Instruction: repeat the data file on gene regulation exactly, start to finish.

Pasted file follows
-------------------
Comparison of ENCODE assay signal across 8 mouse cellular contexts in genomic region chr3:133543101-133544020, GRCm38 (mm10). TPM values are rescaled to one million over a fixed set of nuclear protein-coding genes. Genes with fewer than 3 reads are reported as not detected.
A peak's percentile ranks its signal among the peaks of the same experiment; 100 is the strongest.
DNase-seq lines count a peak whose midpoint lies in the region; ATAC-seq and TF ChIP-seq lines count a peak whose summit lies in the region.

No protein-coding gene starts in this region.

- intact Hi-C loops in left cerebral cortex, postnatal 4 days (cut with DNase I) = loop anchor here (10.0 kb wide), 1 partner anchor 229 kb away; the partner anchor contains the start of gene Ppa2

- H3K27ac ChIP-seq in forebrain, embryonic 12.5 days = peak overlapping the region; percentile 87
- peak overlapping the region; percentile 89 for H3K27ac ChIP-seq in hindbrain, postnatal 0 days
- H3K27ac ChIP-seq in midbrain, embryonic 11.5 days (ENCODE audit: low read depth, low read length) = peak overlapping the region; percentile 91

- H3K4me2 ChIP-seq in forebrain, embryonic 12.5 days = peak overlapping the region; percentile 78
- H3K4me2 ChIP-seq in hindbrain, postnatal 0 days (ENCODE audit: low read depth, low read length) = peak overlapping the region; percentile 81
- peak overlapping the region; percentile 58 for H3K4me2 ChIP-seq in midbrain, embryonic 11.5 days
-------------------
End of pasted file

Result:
Comparison of ENCODE assay signal across 8 mouse cellular contexts in genomic region chr3:133543101-133544020, GRCm38 (mm10). TPM values are rescaled to one million over a fixed set of nuclear protein-coding genes. Genes with fewer than 3 reads are reported as not detected.
A peak's percentile ranks its signal among the peaks of the same experiment; 100 is the strongest.
DNase-seq lines count a peak whose midpoint lies in the region; ATAC-seq and TF ChIP-seq lines count a peak whose summit lies in the region.

No protein-coding gene starts in this region.

- intact Hi-C loops in left cerebral cortex, postnatal 4 days (cut with DNase I) = loop anchor here (10.0 kb wide), 1 partner anchor 229 kb away; the partner anchor contains the start of gene Ppa2

- H3K27ac ChIP-seq in forebrain, embryonic 12.5 days = peak overlapping the region; percentile 87
- peak overlapping the region; percentile 89 for H3K27ac ChIP-seq in hindbrain, postnatal 0 days
- H3K27ac ChIP-seq in midbrain, embryonic 11.5 days (ENCODE audit: low read depth, low read length) = peak overlapping the region; percentile 91

- H3K4me2 ChIP-seq in forebrain, embryonic 12.5 days = peak overlapping the region; percentile 78
- H3K4me2 ChIP-seq in hindbrain, postnatal 0 days (ENCODE audit: low read depth, low read length) = peak overlapping the region; percentile 81
- peak overlapping the region; percentile 58 for H3K4me2 ChIP-seq in midbrain, embryonic 11.5 days